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Report: Private Equity Cuts Direct Care Staff

Published on April 2nd, 2020

Alex Spanko at Skilled Nursing News had a great article about private equity firms ownership of nursing homes.  Nursing home experts and consumer advocates have repeatedly expressed concerns about the rise of private equity investment in skilled nursing facilities, citing a lack of transparency and concerns over quality affected by short-staffing.  Putting profits over people. Recently released research appears to back up their arguments.  Then the coronavirus crisis hit.

A study from researchers at the University of Pennsylvania’s Wharton School, NYU-Stern, and the University of Chicago found that a variety of metrics — from the number of staff hours to overall five-star quality ratings — decline in the immediate wake of a private equity takeover. The Wharton-NYU-UChicago study did reveal negative trends associated with the years immediately following a building’s purchase by a private equity firm.

Following buyouts, we observe higher patient volume on the extensive and intensive margins, leading to an increase in bed utilization,” the team concluded. “We also find a robust decline in nursing staff, leading to greater decline in per-patient nursing staff availability. “

Private equity firms own about 11% of nursing facilities nationwide, according to the study. Investment in the space has accelerated in recent years, with MarketWatch noting that PE firms have poured $5.3 billion into nursing home deals since 2015 — compared to $1 billion between 2010 and 2014.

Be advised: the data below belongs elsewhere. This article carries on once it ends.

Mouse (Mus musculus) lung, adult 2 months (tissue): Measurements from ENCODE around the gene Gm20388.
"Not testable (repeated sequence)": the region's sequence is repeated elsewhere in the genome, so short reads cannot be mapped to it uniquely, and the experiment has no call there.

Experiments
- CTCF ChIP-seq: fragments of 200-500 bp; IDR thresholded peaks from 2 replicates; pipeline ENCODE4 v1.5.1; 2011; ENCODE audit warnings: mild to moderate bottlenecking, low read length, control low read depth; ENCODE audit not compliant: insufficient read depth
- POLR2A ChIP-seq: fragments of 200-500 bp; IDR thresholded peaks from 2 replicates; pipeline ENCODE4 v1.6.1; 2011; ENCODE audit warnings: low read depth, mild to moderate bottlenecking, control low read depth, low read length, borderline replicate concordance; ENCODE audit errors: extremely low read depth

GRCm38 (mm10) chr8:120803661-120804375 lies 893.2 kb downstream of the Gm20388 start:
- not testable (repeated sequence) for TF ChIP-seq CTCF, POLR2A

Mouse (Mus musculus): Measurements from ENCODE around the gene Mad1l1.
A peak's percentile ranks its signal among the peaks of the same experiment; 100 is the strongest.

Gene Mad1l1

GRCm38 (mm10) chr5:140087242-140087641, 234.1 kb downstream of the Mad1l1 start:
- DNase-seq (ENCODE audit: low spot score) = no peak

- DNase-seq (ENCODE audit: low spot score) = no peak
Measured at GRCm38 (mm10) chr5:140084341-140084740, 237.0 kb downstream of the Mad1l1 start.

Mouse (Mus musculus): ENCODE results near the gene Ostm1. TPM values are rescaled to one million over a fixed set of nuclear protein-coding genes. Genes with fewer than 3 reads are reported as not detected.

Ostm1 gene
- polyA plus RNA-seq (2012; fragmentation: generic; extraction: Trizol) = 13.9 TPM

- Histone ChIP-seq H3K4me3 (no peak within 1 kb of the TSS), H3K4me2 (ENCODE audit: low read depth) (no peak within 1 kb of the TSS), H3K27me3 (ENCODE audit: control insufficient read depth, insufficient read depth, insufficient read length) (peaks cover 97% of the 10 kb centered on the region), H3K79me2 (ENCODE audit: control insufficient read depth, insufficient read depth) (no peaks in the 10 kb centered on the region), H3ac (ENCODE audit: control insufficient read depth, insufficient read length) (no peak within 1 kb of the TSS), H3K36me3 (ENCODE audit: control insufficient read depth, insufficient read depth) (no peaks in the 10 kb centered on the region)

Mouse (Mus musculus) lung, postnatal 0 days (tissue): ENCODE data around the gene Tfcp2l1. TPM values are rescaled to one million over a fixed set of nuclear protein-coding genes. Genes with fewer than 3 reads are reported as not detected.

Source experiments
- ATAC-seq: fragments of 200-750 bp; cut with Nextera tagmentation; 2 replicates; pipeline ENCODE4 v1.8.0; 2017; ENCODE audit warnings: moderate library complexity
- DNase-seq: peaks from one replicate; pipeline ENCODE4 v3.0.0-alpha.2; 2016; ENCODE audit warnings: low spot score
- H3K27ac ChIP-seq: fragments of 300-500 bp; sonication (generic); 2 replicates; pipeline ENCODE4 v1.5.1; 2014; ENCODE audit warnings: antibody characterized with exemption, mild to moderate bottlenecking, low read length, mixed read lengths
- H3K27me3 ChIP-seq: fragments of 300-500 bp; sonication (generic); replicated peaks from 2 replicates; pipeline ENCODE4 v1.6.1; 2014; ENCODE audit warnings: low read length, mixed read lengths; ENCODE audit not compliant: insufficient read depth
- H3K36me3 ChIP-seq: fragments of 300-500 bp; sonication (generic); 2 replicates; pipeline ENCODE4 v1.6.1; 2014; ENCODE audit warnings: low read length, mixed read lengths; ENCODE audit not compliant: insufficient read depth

For example, the researchers tracked declines in overall star ratings and use of direct caregivers such as licensed practical nurses (LPNs) and certified nurse assistants (CNAs) in the wake of a PE takeover.  The researchers noted that the buildings tended to see declines in the staffing domains of their five-star ratings.

Even before the coronavirus crisis, members of Congress had issued loud public warnings to PE owners of nursing homes.

Back in November, a group of Democratic lawmakers that included former presidential candidate Sen. Elizabeth Warren of Massachusetts wrote a letter to private equity firms with holdings in the industry — The Carlyle Group, Formation Capital, Fillmore Capital Partners, and Warburg Pincus LLC — asking for more clarity around their operations.

“We are particularly concerned about your firm’s investment in large for-profit nursing home chains, which research has shown often provide worse care than not-for-profit facilities,” the lawmakers wrote in their letters. “In light of these concerns, we request information about your firm, the portfolio companies in which it has invested, and the performance of those investments.”

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